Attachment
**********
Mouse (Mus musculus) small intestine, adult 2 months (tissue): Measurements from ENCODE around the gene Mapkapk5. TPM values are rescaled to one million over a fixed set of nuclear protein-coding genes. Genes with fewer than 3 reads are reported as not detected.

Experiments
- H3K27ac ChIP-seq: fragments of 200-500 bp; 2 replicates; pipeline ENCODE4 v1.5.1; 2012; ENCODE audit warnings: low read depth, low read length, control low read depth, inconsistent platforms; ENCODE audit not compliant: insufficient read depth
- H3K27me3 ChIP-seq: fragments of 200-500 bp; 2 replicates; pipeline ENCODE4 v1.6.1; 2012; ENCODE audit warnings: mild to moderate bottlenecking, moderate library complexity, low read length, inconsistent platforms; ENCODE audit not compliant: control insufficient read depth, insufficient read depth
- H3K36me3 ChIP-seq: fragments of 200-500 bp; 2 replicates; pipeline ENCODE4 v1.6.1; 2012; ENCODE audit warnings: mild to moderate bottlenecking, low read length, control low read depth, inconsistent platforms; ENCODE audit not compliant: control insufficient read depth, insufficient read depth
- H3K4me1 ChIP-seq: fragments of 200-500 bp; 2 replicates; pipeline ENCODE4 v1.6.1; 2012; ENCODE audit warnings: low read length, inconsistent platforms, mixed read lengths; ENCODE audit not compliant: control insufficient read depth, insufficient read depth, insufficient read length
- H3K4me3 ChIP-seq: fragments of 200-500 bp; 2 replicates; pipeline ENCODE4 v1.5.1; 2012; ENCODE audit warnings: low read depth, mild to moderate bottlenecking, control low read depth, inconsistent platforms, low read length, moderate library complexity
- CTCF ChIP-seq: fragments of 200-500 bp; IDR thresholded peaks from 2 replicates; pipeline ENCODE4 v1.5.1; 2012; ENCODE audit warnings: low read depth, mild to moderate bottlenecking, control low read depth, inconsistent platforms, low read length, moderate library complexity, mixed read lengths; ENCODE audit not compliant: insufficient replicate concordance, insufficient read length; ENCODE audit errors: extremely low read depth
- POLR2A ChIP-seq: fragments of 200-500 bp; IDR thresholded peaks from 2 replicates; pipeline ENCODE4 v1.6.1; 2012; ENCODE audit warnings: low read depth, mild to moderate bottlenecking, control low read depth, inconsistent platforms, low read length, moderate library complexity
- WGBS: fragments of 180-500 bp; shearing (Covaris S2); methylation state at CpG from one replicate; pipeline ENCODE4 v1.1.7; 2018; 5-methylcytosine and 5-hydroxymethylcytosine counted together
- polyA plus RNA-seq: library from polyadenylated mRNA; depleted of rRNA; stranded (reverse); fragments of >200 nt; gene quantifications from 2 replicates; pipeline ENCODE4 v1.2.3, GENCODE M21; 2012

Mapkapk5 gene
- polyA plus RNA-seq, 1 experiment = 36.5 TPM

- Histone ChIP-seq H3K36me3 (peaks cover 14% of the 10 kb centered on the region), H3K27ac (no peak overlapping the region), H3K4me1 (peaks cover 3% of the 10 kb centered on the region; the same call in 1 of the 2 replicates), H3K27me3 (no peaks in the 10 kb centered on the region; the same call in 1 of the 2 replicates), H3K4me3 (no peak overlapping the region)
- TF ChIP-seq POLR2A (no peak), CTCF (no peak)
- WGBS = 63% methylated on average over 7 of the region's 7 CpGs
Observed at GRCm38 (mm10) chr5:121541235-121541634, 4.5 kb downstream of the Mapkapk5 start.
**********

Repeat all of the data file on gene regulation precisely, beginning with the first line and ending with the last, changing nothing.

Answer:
Mouse (Mus musculus) small intestine, adult 2 months (tissue): Measurements from ENCODE around the gene Mapkapk5. TPM values are rescaled to one million over a fixed set of nuclear protein-coding genes. Genes with fewer than 3 reads are reported as not detected.

Experiments
- H3K27ac ChIP-seq: fragments of 200-500 bp; 2 replicates; pipeline ENCODE4 v1.5.1; 2012; ENCODE audit warnings: low read depth, low read length, control low read depth, inconsistent platforms; ENCODE audit not compliant: insufficient read depth
- H3K27me3 ChIP-seq: fragments of 200-500 bp; 2 replicates; pipeline ENCODE4 v1.6.1; 2012; ENCODE audit warnings: mild to moderate bottlenecking, moderate library complexity, low read length, inconsistent platforms; ENCODE audit not compliant: control insufficient read depth, insufficient read depth
- H3K36me3 ChIP-seq: fragments of 200-500 bp; 2 replicates; pipeline ENCODE4 v1.6.1; 2012; ENCODE audit warnings: mild to moderate bottlenecking, low read length, control low read depth, inconsistent platforms; ENCODE audit not compliant: control insufficient read depth, insufficient read depth
- H3K4me1 ChIP-seq: fragments of 200-500 bp; 2 replicates; pipeline ENCODE4 v1.6.1; 2012; ENCODE audit warnings: low read length, inconsistent platforms, mixed read lengths; ENCODE audit not compliant: control insufficient read depth, insufficient read depth, insufficient read length
- H3K4me3 ChIP-seq: fragments of 200-500 bp; 2 replicates; pipeline ENCODE4 v1.5.1; 2012; ENCODE audit warnings: low read depth, mild to moderate bottlenecking, control low read depth, inconsistent platforms, low read length, moderate library complexity
- CTCF ChIP-seq: fragments of 200-500 bp; IDR thresholded peaks from 2 replicates; pipeline ENCODE4 v1.5.1; 2012; ENCODE audit warnings: low read depth, mild to moderate bottlenecking, control low read depth, inconsistent platforms, low read length, moderate library complexity, mixed read lengths; ENCODE audit not compliant: insufficient replicate concordance, insufficient read length; ENCODE audit errors: extremely low read depth
- POLR2A ChIP-seq: fragments of 200-500 bp; IDR thresholded peaks from 2 replicates; pipeline ENCODE4 v1.6.1; 2012; ENCODE audit warnings: low read depth, mild to moderate bottlenecking, control low read depth, inconsistent platforms, low read length, moderate library complexity
- WGBS: fragments of 180-500 bp; shearing (Covaris S2); methylation state at CpG from one replicate; pipeline ENCODE4 v1.1.7; 2018; 5-methylcytosine and 5-hydroxymethylcytosine counted together
- polyA plus RNA-seq: library from polyadenylated mRNA; depleted of rRNA; stranded (reverse); fragments of >200 nt; gene quantifications from 2 replicates; pipeline ENCODE4 v1.2.3, GENCODE M21; 2012

Mapkapk5 gene
- polyA plus RNA-seq, 1 experiment = 36.5 TPM

- Histone ChIP-seq H3K36me3 (peaks cover 14% of the 10 kb centered on the region), H3K27ac (no peak overlapping the region), H3K4me1 (peaks cover 3% of the 10 kb centered on the region; the same call in 1 of the 2 replicates), H3K27me3 (no peaks in the 10 kb centered on the region; the same call in 1 of the 2 replicates), H3K4me3 (no peak overlapping the region)
- TF ChIP-seq POLR2A (no peak), CTCF (no peak)
- WGBS = 63% methylated on average over 7 of the region's 7 CpGs
Observed at GRCm38 (mm10) chr5:121541235-121541634, 4.5 kb downstream of the Mapkapk5 start.